Seedless watermelon emergence 6 days outdoors mid March

This is my method of getting melons up early outdoors. I can’t remember a failure even with seedless watermelons which are notoriously hard to emerge even when planted indoors.

These are in basins for irrigation purposes and covered with black weed barrier. With dry soil plant the seeds about 1-1.5 inches deep in the seam between sheets of weed barrier. Close the barrier back over the seeds. I fertilize with nitrogen because my soil is deficient. Cover that with clear poly and water heavily. At night cover with insulation to hold in the heat gained by the soil during the day.

My only mistake this yr was not checking the Savor melons at 3 days. By the time I checked at 4 days some of those already had stems 2-3 inches long under the black weed barrier. I thought they’d be OK but 3 of 6 seeds planted didn’t make it. That leaves 3 plants that emerged at day 4, just enough.

This morning at day 6 the seedless watermelons are emerging right on schedule. Cantaloupes take 3-4 days, diploid watermelons about 4-5, and seedless a day or two longer. Don’t expect this to work in cloudy weather. It’s been sunny and about 80/45F here lately.

The general area

Seedless melon emergence

The Savor area

Diploid pollinator planted today


I guess the key is the clear plastic

And the black underneath. Black to absorb, clear to hold in the heat.

The other thing is this keeps an even and high water level without being too wet and zero need to rewater. Seedless are sensitive to water level and rewatering in the middle of trying to get them up may be too wet.

This method would work for those plants that need very shallow planting maybe like carrots. No light and high even water. Just check often for emergence. Skip the clear poly for cool season seeds. Just cover with anything opaque to hold in the water and get temperature where you want.

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Less than a month after emergence my melons are running and the Savor has first flowers.

The wire is just something for the tendrils to grab so they don’t blow around in the wind.


Fruitnut - looking at your picture you obviously are growing on some type of black material. Do you think I will have any problems with this -

I will use the black plastic strictly as ground cover to control weeds. I grow from raised boxes. The vines/watermelons will lay on black plastic. Doesn’t the black plastic cook the watermelons? Sorry if it seems like a dumb question. .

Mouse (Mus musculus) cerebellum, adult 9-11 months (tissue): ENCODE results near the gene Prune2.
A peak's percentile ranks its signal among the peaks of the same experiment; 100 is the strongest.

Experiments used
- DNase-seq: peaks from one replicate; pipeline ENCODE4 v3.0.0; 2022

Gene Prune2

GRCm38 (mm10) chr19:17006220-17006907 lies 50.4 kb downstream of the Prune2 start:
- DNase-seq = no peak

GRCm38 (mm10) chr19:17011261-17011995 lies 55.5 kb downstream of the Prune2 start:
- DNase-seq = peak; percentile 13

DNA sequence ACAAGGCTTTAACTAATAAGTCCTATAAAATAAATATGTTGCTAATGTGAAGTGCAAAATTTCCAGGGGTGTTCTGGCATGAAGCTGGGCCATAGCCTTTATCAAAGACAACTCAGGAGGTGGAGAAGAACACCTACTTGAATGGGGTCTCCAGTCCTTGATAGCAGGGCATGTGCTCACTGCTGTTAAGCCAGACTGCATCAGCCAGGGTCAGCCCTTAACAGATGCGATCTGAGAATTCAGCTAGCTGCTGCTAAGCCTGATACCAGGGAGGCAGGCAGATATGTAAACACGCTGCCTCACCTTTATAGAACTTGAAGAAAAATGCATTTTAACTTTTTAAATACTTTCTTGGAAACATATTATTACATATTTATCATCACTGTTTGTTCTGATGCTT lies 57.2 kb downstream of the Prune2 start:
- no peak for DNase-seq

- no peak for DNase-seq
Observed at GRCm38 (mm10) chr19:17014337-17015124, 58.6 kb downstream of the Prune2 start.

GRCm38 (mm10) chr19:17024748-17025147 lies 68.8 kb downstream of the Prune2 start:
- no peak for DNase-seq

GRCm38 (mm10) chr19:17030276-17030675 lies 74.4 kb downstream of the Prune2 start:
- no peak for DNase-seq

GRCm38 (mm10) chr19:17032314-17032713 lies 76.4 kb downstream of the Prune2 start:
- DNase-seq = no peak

I grow on the woven weed barrier. Black plastic will work if you can manage the watering.

The melons love the heat. They shade the plastic so it’s not as hot as you might think. I’ve never seen heat damage to the vines or melons in 100F heat.

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Thanks FruitNut

As you can see in fruitnuts setup you should allow some structure on that plastic for the vines to get a hold onto. Last year I missed that and lost 60% of my plants in high wind. The long vines started to shift and broke apart.

We normally don’t get that kind of high winds in the Virginia Piedmont, but you never know. The only thing I have readily available is an old piece of cattle fencing and it pretty rigid (and warped some). I will have to look at it.

@fruitnut, could you please post the link for woven weed barrier you use? Or point to the manufacturer and name of it? How many years you can keep it under the sun?

It’s the Lumite from Shaw fabric products. It’s lasted 10 yrs or longer in full sun unprotected.

How soon can you eat watermelons when planting this early?

Thanks a lot!

July is easy, June sometimes. It depends on the weather, your climate, how hard you work to keep them warm, and getting them pollinated. The bees never did show up this yr. I had to hand pollinate to get fruit set and I wasn’t as attentive as needed. Still I ate Star Brite from early July thru Sept.

It doesn’t get above 60F here at night on a regular basis until June. But it is cool enough in summer that the plants are still alive even being planted in March. Seems like a long time for a watermelon.